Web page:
OK, it has my attention now – I’m listening.
For years – decades even – we’ve been hearing about climate change. But if I’m honest I’ve done precious little about it and given it no more than the virtue-signalling platitudes we often hear from those we ought to respect. I know I can improve my carbon footprint. I know I’m sitting on a chunk of land that can help Society offset its damaging impact on the planet. But frankly, no one yet has made a convincing business case for me to apply the time and resources to do so.
Now, however, I think there might be something in this. As South America consumes itself in the fires of its own forests and the world looks on in numb disbelief. As acts of civil unrest and a schoolgirl who sails across the Atlantic result in actual changes in political direction. As politics itself is swept into a vortex, spun around by individuals so self-obsessed and lacking in credibility it’s impossible to judge where the world will be when the spinning stops. Is this not the point at which opportunity presents itself?
The NFU has already taken the first step, announcing in Jan at the Oxford Farming Conference an ambition for UK Agriculture to reach Net Zero by 2040. The reaction, it says, has been roundly positive, even from organisations that have tended to criticise the industry for a perceived poor environmental performance. More detail on this ambition has now been published.
But if we’re going to do this, we do it properly. There must be a clear reward for those who make the genuine effort to reduce their carbon footprint and a robust system of payments for those who successfully sequester carbon for the long term.
The issue I’d like more information on is the balance between productivity and overall production. If you look at the carbon balance sheet for cereals and oilseeds, around 80% is related to fertiliser. This suggests the route to Net Zero lies simply in cutting out the fertiliser, i.e. go organic. But I’m sure there’s far more to it than this. We know the economic argument for the inputs we apply, and through YEN, for example, we’re understanding more how these can be targeted. What happens when we explore more closely how we can get carbon value for the carbon input we apply?
But to get some proper answers will involve a serious time commitment – I’d have to use one of the industry tools available to calculate my carbon footprint before I can then investigate how to adjust the carbon balance. I’d like more than a pat on the back from my customer for the effort. I’d like the firm promise of an actual financial premium paid for the carbon credits I can then accrue. And I’m not going to be told it’s in my interest because I’ll discover where I can save costs – I’m pretty sure the exercise will cost far more than the potential savings, and there are plenty of ways I can make financial savings that don’t involve a carbon accounting tool.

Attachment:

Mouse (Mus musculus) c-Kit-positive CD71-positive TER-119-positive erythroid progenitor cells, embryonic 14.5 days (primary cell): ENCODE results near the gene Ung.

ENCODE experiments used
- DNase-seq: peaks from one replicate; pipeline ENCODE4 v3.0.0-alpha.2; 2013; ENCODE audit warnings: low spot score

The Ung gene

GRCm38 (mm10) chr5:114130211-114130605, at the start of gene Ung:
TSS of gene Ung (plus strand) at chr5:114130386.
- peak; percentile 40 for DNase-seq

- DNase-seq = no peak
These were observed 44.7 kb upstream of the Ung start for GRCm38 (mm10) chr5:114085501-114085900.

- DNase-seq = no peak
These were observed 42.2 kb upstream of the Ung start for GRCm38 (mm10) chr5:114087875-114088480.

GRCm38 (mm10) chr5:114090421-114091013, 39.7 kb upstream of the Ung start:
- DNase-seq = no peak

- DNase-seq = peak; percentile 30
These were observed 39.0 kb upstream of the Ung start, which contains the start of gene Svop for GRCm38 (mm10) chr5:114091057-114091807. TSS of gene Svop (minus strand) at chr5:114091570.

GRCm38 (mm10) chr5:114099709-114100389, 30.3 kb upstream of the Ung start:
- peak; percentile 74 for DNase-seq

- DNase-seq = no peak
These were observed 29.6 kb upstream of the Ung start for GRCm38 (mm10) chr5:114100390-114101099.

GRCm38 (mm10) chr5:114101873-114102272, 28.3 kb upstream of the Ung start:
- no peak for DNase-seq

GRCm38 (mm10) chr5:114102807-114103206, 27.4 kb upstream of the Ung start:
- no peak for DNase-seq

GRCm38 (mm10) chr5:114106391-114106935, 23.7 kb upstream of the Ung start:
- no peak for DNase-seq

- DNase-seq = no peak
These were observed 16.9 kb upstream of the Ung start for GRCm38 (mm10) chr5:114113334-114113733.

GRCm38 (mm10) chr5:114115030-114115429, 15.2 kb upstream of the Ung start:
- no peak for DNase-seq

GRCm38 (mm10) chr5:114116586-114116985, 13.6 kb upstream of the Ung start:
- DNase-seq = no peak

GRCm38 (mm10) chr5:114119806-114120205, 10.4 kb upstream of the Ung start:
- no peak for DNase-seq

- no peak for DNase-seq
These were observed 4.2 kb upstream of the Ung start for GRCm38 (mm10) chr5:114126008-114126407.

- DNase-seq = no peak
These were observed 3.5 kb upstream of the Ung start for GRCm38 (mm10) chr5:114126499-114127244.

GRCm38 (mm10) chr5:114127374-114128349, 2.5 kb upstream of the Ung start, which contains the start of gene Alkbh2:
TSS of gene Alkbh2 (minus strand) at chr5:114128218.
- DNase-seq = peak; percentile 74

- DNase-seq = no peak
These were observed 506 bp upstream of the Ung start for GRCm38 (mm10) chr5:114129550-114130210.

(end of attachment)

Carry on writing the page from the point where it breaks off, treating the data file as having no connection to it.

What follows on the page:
There’s also the impact on overall production. UK combinable crop growers produce twice the global average per ha. This suggests we’re actually pretty efficient at doing so, although this doesn’t necessarily account for carbon efficiency. The net effect of moving to a carbon-focused production system may be that overall production reduces, particularly if land is removed from production for long term sequestration. Will we therefore export our food production needs and therefore our carbon footprint? Even if we are only comparatively carbon efficient at growing food, it makes little sense to import the crops we could grow here from places that, for example, are currently burning down rain forest to meet global food demands.
The great unknown in this, however, is the soil – we don’t currently know its potential to sequester carbon let alone the differences soil type and individual practice will make. But wouldn’t it be interesting to find out, particularly if there was a returns-based reward scheme for the carbon benefit that resulted?
The NFU suggests there should be farms on which actual sequestration through a number of different practices is closely monitored, and these would act as proxies for other farms. The structure’s already in place through the AHDB Monitor Farms. What’s more, there’s huge potential to develop these as platforms to evolve, develop and discuss a soil-based carbon sequestration scheme at a regional level, involving local farmers.
Here at CPM, we think there’s enough to give this subject plenty of page space, which is why we’ve started a major new initiative: Destination Net Zero. That journey starts in this issue, and we intend to explore the unknowns, grill the experts and champion the good ideas in the months and years ahead. It’s a bold journey with an ambitious target, but we have until 2040 to get it right and perfect the plan. And there’s no one better placed to meet the challenge and lead the ideas than the CPM reader.
Tom Allen-Stevens has a 170ha carbon processing, sequestration and storage unit in Oxon. @tomallenstevens